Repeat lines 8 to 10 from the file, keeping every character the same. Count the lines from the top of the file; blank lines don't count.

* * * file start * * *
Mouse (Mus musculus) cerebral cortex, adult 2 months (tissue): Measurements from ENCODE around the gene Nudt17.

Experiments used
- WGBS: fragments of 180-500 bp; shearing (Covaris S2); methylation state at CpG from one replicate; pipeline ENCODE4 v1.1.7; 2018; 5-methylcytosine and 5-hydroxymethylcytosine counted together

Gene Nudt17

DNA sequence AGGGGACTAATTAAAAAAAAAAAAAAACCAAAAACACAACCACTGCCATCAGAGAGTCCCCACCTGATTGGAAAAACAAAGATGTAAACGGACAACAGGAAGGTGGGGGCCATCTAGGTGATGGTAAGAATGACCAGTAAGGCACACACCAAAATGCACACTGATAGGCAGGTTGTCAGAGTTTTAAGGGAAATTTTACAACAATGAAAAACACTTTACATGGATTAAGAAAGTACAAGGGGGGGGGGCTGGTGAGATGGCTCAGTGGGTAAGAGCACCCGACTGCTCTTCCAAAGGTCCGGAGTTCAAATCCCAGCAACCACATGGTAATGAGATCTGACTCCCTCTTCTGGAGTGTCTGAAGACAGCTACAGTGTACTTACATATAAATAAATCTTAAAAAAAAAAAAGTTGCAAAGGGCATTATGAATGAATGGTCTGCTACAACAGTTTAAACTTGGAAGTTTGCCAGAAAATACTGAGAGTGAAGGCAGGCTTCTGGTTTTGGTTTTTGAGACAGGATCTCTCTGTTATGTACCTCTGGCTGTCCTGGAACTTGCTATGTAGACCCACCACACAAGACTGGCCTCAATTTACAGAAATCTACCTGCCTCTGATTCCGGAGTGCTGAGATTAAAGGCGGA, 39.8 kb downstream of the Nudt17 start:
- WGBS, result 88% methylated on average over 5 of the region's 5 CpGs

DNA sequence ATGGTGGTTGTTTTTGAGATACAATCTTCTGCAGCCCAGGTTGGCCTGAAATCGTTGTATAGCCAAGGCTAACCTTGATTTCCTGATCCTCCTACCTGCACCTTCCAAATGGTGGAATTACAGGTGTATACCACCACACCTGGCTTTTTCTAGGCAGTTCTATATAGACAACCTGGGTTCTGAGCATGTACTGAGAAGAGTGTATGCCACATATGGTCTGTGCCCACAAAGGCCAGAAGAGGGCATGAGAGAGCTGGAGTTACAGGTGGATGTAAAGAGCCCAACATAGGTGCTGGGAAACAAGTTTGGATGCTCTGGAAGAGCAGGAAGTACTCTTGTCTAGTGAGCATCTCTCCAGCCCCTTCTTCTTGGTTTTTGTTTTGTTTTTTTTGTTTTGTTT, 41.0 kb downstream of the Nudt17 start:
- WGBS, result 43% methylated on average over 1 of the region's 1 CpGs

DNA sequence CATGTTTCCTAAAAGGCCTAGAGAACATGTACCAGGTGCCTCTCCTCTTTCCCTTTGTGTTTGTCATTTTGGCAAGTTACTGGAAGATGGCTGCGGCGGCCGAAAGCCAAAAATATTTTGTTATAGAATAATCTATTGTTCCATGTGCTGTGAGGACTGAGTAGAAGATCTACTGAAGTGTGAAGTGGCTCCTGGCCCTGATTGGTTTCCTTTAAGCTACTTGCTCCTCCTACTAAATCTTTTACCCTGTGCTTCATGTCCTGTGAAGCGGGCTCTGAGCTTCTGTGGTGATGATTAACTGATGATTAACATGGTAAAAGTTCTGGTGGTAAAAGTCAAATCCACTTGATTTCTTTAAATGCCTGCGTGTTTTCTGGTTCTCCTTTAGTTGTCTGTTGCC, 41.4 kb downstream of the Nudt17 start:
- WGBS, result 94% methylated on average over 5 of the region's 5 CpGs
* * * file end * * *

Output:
- WGBS, result 43% methylated on average over 1 of the region's 1 CpGs

DNA sequence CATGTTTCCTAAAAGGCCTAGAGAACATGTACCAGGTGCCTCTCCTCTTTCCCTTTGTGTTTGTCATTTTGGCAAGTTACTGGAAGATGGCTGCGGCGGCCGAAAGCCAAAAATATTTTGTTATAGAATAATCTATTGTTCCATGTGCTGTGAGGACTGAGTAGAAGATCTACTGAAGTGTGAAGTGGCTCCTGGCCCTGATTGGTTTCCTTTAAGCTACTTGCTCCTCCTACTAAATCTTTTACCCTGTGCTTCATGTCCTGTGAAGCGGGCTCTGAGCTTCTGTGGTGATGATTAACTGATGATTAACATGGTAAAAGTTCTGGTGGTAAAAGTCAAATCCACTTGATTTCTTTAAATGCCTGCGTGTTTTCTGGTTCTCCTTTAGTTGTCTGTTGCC, 41.4 kb downstream of the Nudt17 start:
- WGBS, result 94% methylated on average over 5 of the region's 5 CpGs